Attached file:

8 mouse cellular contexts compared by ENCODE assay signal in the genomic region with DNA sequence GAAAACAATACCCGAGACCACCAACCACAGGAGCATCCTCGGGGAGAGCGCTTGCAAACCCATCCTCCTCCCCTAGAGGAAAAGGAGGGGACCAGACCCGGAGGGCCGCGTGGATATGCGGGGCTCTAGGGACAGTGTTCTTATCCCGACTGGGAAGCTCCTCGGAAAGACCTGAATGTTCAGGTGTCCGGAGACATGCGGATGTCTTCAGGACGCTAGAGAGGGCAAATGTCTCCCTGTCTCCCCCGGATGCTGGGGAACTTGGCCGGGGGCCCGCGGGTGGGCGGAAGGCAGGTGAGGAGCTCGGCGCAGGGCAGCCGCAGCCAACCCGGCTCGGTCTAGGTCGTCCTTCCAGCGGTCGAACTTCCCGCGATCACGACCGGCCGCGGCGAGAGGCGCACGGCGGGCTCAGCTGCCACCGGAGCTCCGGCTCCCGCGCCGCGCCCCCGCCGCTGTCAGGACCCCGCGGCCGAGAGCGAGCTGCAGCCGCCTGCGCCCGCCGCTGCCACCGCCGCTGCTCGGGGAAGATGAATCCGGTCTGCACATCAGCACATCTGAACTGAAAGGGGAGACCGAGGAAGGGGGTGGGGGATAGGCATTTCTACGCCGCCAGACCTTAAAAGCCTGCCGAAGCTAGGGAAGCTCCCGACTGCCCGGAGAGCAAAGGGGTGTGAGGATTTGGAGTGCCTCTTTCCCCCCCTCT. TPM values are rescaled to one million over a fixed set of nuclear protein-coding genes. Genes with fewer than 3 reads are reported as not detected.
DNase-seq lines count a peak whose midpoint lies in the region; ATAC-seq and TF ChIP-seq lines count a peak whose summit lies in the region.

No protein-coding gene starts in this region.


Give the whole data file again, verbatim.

8 mouse cellular contexts compared by ENCODE assay signal in the genomic region with DNA sequence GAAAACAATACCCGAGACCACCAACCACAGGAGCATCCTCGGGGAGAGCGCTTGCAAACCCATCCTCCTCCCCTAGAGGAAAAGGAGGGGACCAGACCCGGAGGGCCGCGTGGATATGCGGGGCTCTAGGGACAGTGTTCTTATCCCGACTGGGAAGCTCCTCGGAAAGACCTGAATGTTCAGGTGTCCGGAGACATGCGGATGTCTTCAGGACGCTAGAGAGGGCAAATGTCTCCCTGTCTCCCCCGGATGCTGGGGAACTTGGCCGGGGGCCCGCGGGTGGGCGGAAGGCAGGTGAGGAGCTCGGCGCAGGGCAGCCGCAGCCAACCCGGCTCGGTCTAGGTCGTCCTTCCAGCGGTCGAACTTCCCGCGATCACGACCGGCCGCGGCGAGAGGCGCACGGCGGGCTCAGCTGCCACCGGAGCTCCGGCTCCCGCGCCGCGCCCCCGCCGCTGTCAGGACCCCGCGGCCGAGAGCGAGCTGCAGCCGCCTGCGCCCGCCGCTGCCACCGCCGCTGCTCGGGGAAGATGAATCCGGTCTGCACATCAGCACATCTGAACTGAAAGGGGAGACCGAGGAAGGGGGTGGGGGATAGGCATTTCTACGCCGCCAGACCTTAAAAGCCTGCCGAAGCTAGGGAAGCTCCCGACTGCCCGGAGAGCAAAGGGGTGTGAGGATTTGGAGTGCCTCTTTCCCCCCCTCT. TPM values are rescaled to one million over a fixed set of nuclear protein-coding genes. Genes with fewer than 3 reads are reported as not detected.
DNase-seq lines count a peak whose midpoint lies in the region; ATAC-seq and TF ChIP-seq lines count a peak whose summit lies in the region.

No protein-coding gene starts in this region.